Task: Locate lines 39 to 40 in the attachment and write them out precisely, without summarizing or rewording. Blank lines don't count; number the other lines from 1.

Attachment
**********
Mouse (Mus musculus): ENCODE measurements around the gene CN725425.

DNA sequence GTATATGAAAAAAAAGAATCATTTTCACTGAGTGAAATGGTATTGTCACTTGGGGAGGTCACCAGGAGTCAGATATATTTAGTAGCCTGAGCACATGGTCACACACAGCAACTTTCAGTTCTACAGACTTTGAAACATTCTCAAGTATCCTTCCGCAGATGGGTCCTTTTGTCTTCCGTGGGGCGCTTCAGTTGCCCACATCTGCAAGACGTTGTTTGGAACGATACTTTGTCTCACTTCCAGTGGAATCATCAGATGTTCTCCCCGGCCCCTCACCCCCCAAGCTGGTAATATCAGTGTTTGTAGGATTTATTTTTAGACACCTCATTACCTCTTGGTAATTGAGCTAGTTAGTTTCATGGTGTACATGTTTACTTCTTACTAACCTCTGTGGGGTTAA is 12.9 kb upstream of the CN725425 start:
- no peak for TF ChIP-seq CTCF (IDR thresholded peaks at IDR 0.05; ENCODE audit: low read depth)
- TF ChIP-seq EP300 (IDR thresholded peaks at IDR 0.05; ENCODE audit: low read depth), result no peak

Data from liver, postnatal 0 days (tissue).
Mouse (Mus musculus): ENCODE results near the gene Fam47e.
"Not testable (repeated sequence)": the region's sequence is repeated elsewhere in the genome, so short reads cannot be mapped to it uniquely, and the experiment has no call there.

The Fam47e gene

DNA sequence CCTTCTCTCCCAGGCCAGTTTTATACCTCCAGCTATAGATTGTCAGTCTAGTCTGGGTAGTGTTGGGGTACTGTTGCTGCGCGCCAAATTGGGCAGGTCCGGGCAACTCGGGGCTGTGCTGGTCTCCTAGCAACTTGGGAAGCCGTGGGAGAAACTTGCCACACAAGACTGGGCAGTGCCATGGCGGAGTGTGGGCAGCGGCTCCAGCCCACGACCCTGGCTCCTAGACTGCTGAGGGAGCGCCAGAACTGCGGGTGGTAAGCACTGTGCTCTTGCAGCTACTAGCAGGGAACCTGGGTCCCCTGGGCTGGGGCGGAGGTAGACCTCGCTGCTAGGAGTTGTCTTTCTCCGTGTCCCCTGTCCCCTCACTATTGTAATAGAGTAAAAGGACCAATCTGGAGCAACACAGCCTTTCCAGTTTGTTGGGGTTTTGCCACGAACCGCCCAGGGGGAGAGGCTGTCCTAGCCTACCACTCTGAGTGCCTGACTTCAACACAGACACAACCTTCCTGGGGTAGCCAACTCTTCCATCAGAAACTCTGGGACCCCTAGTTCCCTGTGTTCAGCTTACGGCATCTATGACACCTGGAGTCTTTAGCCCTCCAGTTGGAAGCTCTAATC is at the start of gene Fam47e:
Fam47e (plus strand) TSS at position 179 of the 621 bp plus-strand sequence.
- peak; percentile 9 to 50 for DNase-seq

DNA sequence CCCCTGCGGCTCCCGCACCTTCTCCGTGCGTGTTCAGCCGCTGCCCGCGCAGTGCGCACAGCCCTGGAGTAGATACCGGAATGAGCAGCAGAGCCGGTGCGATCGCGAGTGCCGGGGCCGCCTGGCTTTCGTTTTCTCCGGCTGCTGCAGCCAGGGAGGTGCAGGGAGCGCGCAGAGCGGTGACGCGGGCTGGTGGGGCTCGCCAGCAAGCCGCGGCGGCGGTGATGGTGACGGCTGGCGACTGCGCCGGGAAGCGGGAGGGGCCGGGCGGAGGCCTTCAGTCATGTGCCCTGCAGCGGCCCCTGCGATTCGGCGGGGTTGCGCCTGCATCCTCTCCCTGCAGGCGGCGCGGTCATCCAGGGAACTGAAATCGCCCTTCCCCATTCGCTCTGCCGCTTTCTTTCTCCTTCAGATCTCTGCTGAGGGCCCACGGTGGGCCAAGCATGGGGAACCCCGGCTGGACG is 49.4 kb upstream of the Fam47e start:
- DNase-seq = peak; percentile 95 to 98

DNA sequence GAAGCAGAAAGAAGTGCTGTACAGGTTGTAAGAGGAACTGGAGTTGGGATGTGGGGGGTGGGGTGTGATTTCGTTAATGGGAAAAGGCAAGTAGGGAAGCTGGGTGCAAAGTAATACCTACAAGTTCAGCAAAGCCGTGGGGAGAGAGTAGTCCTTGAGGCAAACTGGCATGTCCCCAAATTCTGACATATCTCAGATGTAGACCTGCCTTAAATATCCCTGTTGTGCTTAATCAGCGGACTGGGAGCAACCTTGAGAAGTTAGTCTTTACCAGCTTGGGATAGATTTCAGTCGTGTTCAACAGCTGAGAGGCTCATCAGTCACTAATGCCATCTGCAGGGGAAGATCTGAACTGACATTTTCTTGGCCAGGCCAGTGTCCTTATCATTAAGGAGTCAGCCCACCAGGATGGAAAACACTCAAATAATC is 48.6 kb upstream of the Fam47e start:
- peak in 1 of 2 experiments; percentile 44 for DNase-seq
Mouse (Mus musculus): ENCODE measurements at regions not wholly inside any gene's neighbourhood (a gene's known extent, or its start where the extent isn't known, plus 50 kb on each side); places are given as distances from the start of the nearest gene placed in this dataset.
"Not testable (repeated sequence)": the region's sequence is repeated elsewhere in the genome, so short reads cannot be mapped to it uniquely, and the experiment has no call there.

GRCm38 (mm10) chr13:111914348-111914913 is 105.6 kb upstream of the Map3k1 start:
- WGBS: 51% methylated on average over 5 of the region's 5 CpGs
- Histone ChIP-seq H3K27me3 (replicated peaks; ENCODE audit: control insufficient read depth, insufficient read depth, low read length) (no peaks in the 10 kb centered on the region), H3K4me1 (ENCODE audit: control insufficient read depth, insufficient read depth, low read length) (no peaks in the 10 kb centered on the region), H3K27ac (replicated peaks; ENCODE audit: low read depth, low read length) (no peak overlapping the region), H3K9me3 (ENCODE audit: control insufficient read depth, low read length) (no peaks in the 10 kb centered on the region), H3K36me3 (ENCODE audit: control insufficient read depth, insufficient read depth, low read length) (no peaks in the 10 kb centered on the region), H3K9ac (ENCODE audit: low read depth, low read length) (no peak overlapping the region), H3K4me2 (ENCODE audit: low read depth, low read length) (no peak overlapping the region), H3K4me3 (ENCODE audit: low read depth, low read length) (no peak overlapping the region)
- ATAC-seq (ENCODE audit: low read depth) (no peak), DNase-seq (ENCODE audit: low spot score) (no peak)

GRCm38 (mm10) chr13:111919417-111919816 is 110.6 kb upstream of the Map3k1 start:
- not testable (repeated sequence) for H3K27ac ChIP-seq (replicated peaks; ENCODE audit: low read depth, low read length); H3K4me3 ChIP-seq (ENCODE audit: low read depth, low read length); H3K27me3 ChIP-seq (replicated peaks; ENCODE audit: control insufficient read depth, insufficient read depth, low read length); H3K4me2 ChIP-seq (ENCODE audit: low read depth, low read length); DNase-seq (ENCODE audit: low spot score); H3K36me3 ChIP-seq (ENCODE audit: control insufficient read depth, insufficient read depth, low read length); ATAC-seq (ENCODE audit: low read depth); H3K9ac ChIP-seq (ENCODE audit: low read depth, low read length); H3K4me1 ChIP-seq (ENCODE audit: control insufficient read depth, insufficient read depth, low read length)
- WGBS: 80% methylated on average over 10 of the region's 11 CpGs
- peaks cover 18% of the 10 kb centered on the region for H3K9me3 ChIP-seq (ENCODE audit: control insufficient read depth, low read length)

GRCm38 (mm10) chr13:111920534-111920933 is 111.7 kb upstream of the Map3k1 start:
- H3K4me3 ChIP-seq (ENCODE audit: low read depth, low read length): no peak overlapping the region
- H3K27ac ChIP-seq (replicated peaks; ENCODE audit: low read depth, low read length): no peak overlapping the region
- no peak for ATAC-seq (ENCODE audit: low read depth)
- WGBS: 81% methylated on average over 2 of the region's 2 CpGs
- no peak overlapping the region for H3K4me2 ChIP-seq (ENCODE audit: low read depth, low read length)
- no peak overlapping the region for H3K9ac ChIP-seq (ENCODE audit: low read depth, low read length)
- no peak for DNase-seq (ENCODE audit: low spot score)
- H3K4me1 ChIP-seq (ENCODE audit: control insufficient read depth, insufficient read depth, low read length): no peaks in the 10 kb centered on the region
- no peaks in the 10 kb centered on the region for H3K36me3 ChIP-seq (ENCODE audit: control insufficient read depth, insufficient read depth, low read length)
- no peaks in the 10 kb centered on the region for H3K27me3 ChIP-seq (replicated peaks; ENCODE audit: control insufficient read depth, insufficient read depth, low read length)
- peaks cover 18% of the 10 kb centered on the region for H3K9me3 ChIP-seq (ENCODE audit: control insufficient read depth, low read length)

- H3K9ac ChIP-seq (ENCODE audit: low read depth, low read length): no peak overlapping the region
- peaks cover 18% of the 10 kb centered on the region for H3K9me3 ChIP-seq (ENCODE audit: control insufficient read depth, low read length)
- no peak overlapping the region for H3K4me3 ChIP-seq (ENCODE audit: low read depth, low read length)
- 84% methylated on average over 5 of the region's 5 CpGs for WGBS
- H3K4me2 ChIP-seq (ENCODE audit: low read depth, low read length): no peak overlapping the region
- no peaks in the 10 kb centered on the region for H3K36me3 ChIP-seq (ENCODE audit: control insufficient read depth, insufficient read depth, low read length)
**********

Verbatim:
- peaks cover 18% of the 10 kb centered on the region for H3K9me3 ChIP-seq (ENCODE audit: control insufficient read depth, low read length)
- no peak overlapping the region for H3K4me3 ChIP-seq (ENCODE audit: low read depth, low read length)